^Isaac Bedlow & Balthasar De Hart deed recorded March 15, 1744, Liber No.1, page 115, of East Jersey Patents, Office of the Secretary of State, Trenton, N.J.
^April 25, 1710 Deed between Lancaster Symes and Barent and Resolvert Nagel (Early Orange County Deeds, Orange County Court House, Goshen, New York), p. 68
^Closter History, Borough of Closter Historic Preservation Commission, Accessed July 26, 2017.
^Pinto, Jennifer. "At Home In: Closter", The Record (North Jersey), May 31, 2012, backed up by the Internet Archive as of March 10, 2016. Accessed September 11, 2017. "According to the borough's website, 'It is believed that Closter was named after Frederick Closter, who received a grant of several thousand acres as a military reward from King Charles I of England.'"
^Christie, Robert. "Hennessey is appointed to vacant Closter council seat", Northern Valley Suburbanite, February 5, 2015, backed up by the Internet Archive as of September 21, 2016. Accessed September 11, 2017. "The governing body appointed a new member to fill a seat on the council that became vacant after voters elected a new mayor.Thomas Hennessey was appointed to the seat at the Jan. 14 Mayor and Council meeting. The term expires at the end of 2015. Hennessey replaces John Glidden who was elected mayor in November 2014."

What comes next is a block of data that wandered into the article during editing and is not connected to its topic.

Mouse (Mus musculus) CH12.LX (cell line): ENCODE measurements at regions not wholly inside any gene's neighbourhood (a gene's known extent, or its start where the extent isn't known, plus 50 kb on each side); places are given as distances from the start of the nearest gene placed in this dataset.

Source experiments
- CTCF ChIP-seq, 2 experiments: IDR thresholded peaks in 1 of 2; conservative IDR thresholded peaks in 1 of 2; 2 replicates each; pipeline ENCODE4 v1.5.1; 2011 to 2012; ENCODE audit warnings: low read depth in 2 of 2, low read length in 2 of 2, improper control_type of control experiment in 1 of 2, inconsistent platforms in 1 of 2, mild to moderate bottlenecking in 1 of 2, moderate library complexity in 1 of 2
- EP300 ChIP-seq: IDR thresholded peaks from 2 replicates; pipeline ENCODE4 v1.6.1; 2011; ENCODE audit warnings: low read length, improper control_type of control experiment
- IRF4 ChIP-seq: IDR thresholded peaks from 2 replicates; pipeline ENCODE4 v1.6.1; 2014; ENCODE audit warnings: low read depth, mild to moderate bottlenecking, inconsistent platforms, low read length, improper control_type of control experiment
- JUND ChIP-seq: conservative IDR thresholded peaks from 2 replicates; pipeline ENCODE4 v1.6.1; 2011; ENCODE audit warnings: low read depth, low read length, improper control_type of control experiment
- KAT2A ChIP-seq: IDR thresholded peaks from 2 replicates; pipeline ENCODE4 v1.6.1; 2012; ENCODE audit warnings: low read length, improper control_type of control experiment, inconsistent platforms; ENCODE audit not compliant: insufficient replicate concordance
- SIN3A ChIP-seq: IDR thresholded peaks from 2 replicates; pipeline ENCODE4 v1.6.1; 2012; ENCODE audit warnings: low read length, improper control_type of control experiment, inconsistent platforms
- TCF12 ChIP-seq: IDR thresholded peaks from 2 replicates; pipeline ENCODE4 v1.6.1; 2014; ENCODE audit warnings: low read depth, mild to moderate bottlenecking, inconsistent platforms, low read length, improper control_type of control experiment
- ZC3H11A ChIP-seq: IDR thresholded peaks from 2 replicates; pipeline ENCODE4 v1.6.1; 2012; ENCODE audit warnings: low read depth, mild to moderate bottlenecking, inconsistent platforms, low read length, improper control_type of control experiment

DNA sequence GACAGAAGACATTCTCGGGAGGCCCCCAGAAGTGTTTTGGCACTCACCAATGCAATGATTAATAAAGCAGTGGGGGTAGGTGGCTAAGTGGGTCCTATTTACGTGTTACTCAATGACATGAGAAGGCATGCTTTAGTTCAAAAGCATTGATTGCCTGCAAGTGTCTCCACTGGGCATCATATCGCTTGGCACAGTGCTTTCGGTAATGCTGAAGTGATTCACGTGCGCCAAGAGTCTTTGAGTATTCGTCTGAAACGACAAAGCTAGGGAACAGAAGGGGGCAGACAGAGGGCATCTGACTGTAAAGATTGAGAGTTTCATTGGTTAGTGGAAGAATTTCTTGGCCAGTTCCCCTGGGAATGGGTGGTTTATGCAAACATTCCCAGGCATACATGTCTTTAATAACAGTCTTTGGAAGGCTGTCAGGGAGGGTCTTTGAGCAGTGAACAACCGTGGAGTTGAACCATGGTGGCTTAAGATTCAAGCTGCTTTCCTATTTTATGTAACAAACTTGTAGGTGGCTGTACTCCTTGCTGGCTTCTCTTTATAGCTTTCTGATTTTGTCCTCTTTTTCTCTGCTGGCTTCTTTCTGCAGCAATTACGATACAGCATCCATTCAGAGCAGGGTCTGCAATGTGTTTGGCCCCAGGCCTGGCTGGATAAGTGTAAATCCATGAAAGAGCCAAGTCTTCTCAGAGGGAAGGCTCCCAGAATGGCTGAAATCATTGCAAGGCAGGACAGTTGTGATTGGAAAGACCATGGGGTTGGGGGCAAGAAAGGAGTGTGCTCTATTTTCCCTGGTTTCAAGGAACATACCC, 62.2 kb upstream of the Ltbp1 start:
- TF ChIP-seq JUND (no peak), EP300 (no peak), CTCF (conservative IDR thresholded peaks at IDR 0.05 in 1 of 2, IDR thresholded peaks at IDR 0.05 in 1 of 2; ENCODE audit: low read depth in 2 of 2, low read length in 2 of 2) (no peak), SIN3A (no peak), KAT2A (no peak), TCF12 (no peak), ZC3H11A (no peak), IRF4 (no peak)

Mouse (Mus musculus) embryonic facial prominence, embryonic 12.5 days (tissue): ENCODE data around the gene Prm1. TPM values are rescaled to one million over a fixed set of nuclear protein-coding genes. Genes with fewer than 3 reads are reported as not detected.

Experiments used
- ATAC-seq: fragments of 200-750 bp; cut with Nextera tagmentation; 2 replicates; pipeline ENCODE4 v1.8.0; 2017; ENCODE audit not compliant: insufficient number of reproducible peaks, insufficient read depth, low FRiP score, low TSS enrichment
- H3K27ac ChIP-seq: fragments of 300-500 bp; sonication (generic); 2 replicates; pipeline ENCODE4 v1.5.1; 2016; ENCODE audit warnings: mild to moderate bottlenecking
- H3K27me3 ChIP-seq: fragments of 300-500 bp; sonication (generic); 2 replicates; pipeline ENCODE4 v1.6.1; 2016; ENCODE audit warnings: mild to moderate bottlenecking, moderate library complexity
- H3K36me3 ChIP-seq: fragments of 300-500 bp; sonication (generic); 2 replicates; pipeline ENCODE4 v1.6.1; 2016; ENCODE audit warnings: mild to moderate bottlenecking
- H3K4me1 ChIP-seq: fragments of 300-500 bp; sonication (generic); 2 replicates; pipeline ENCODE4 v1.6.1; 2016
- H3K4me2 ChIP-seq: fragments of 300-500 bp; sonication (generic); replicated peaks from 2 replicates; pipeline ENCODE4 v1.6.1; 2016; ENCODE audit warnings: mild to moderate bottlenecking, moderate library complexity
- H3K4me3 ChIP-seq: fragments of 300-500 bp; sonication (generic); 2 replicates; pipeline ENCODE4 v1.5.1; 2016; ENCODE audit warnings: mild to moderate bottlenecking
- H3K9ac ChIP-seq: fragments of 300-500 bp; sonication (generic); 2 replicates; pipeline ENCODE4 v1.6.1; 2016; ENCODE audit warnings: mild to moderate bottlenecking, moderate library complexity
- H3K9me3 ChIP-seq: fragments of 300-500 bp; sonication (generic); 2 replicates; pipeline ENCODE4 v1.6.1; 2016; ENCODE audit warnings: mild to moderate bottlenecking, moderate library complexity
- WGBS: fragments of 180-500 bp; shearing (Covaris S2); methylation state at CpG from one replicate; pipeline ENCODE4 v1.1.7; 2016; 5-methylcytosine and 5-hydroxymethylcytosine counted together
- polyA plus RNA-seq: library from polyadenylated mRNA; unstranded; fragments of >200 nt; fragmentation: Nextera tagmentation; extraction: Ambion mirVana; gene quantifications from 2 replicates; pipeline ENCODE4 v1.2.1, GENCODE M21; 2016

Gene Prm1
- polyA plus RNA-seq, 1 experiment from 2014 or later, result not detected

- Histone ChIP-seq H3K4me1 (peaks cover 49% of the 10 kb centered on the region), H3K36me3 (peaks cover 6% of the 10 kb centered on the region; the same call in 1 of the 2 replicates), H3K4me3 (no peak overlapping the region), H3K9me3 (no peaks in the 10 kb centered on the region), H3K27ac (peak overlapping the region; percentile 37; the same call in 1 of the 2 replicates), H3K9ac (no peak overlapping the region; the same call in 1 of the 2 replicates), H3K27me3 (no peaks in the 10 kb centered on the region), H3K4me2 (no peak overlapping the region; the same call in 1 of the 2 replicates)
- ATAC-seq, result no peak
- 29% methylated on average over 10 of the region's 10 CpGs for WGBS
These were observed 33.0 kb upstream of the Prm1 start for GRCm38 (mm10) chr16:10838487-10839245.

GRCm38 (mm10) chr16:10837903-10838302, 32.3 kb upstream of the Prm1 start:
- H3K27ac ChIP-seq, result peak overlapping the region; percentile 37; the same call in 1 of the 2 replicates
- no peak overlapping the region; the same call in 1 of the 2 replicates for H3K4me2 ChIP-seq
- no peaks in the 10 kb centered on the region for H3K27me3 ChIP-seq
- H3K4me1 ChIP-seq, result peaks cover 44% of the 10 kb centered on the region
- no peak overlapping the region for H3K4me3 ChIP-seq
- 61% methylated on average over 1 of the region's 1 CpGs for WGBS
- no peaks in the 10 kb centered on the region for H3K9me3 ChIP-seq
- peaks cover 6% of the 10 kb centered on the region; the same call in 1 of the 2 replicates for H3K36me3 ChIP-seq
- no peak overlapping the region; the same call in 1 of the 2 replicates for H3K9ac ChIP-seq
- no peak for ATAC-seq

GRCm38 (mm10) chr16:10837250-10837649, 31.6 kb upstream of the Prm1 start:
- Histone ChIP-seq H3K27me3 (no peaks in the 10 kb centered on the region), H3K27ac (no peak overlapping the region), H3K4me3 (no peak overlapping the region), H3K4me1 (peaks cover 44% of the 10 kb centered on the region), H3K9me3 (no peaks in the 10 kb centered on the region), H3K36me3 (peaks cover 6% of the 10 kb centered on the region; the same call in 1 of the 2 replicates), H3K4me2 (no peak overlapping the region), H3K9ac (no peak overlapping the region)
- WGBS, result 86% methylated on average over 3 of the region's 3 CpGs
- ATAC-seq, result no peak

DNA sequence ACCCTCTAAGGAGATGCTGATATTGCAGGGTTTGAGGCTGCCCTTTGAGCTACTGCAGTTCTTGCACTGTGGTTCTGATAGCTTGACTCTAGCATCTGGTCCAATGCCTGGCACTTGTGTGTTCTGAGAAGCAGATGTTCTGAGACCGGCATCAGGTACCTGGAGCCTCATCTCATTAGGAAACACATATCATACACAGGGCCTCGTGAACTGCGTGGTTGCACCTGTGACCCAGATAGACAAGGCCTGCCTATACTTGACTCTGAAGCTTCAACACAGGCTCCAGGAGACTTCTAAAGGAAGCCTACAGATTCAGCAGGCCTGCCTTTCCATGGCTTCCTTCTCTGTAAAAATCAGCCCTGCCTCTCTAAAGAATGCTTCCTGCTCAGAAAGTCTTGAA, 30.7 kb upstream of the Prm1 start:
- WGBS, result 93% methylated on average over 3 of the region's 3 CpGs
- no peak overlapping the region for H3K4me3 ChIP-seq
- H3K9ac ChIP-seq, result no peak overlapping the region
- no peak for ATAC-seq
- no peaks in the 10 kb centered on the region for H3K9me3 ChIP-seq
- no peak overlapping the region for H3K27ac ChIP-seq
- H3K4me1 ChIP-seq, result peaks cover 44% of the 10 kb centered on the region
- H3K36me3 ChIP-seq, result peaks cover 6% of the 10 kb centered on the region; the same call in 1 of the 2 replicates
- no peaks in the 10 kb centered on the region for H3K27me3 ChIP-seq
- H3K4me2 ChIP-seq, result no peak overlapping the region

^Levine, Cecilia. "Christie Names Closter Politician To State Board Of Pharmacy", Cresskill-Closter Daily Voice, July 25, 2017. Accessed March 2, 2018. "Former Bergen County Freeholder candidate and Closter Council President Robert Di Dio was recently appointed to the New Jersey Board of Pharmacy by Governor Christie."
^Biography, Congressman Josh Gottheimer. Accessed January 3, 2019. "Josh now lives in Wyckoff, New Jersey with Marla, his wife who was a federal prosecutor, and their two young children, Ellie and Ben."
^Our Communities, Northern Valley Regional High School District. Accessed August 28, 2014. "The seven towns that make up the Northern Valley Regional High School District - Closter, Demarest, Harrington Park, Haworth, Northvale, Norwood, and Old Tappan - are situated in the northeast corner of Bergen County, New Jersey."
^Our Communities, Northern Valley Regional High School District. Accessed May 31, 2016. "The seven towns that make up the Northern Valley Regional High School District - Closter, Demarest, Harrington Park, Haworth, Northvale, Norwood, and Old Tappan - are situated in the northeast corner of Bergen County, New Jersey."
^Home Page, The Church of Saint Mary. Accessed January 23, 2020.
^About Us, Teample Emanu-El. Accessed January 23, 2020. "Temple Emanu-El is an egalitarian, Conservative synagogue serving the spiritual and communal needs of our congregants in the northern valley of Bergen County, NJ."
^Abram Belskie, Belskie Museum of Art and Science. Accessed August 16, 2007. "In 1931, Abram Belskie moved to Closter, where he would remain for the next fifty-seven years. Here he worked at the studio of the master-carver Robert Alexander Baillie."
^History of Closter, Borough of Closter, backed up by the Internet Archive as of July 8, 2011. Accessed September 11, 2017. "Formal schooling began here when Benjamin Blackledge arrived in Closter in 1760 to teach the Dutch citizens the King's English."